“As  noted earlier, the NASA Authorization Act of 2010 directs NASA to begin  development of the MPCV [capsule] with the goal of achieving full operational  capability not later than December 31, 2016. While NASA will work expeditiously  to meet the 2016 goal, NASA notes that, as with the SLS, a 2016 crewed first  flight does not appear to be possible within projected FY 2011 and out year  funding levels.”

A  major factor working against NASA as it seeks to implement the provisions of  the new authorization act is the great uncertainty about its final FY 2011 appropriation.  The new fiscal year started on October 1, and  Congress and the Administration have only been unable to reach agreement on a  short term funding bill providing level funding through early March, a full  five months into the year.  Complicating  the agency’s actions is a prohibition on any “new starts” and the requirement  that it continue spending on elements of the now-cancelled Constellation Program.  It has been estimated that $575 million could  be spent on the cancelled program by the end of the fiscal year if Congress  does not act. 

Congressional  leaders in both the House and Senate have reacted to the report.  House Science, Space, and Technology Committee  Chairman Ralph Hall (R-TX) released a lengthy statement   that criticized the Administration’s decision to cancel the Constellation  Program, saying “The report recently provided to Congress by NASA on its heavy  lift development is only the beginning of a long conversation Congress will  have with the Agency regarding the future of the human space flight program.”  Hall concluded: “The Science, Space, and  Technology Committee will be paying very close attention to NASA’s human  spaceflight program and holding several hearings to provide strong  Congressional oversight.”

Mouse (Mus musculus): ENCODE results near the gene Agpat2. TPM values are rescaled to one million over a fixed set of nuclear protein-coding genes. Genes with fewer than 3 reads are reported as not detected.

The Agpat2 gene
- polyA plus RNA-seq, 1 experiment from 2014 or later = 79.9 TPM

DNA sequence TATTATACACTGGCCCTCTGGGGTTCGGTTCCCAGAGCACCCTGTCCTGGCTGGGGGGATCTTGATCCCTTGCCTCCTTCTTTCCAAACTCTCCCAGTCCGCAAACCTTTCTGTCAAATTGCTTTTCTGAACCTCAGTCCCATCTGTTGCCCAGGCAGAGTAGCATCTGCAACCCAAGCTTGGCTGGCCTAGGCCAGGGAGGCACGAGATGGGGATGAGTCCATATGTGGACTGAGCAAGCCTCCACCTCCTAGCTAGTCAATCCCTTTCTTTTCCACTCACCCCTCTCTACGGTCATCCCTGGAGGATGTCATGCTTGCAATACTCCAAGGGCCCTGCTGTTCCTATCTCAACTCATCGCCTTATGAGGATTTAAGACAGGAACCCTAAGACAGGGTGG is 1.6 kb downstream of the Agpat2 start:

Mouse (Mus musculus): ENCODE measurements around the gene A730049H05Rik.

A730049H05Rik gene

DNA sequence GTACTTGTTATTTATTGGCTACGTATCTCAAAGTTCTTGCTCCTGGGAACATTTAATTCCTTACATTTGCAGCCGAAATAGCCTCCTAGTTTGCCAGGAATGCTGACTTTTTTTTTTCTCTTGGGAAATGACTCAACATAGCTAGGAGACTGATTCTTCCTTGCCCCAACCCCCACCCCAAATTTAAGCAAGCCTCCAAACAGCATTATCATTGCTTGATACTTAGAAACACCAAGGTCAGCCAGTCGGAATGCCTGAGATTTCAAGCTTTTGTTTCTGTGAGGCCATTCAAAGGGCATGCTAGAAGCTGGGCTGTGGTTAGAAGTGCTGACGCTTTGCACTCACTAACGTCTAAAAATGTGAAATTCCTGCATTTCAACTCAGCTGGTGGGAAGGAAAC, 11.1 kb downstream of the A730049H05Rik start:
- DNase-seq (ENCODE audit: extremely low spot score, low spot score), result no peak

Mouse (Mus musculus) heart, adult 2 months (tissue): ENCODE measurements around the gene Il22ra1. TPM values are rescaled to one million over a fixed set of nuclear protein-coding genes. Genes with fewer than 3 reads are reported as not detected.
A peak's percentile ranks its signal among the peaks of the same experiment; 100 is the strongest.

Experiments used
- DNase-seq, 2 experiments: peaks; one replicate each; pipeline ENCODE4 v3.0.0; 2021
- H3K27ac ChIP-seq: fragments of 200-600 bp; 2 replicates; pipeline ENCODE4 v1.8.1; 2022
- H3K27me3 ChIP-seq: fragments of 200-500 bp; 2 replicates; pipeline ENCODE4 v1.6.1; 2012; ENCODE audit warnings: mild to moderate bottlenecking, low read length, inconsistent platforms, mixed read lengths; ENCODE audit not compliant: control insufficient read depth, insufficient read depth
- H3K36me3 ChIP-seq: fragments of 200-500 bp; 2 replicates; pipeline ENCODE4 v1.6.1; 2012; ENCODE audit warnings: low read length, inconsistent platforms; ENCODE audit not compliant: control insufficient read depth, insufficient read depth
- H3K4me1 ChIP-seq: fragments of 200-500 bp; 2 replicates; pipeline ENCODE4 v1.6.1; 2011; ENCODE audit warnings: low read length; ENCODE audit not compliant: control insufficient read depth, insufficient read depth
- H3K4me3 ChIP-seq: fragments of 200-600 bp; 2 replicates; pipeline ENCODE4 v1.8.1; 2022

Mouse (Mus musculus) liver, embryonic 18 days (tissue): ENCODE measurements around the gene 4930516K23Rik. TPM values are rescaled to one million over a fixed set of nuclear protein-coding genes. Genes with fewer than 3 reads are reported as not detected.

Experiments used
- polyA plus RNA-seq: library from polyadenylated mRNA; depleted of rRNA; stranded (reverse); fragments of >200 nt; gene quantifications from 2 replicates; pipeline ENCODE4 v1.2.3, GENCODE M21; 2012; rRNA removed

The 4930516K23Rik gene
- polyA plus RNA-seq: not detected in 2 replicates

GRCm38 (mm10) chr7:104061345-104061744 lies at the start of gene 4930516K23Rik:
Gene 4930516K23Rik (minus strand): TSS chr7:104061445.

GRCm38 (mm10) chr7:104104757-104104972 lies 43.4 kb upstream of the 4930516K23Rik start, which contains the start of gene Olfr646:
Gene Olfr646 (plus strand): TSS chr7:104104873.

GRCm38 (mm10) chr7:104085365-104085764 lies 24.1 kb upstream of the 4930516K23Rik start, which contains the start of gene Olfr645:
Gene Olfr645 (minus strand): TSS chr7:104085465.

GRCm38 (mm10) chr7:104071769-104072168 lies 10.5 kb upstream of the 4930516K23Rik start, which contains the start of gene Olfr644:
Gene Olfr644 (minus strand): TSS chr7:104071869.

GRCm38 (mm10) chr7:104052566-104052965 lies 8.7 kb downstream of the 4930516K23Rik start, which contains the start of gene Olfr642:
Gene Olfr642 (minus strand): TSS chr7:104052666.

In  the Senate, Bill Nelson (D-FL) Chairman of the Subcommittee on Science and  Space, and the Commerce, Science, and Transportation Committee’s Ranking  Member, Kay Bailey Hutchison (R-TX) sent a three-page letter  to NASA Administrator Charles Bolden.   Regarding the report’s conclusions about the affordability of the new  designs, the senators stated “this conclusion suggests a misunderstanding of  the Congressional intent” about “building on current capabilities and previous  investments.”  The letter faults the  report for its lack of specific justification or analyses to validate its  findings, and refers to NASA and industry reports “that, by building on past  investments and available technologies, NASA can reach initial operating  capability of a scalable heavy-lift launch vehicle with the funds authorized,  especially if the agency refines its procurement, contract management, and  oversight processes.”  The senators also  told Bolden: “the NASA Authorization Act of 2010 that we worked so hard to pass  last year is not an optional, advisory document: It is the law.”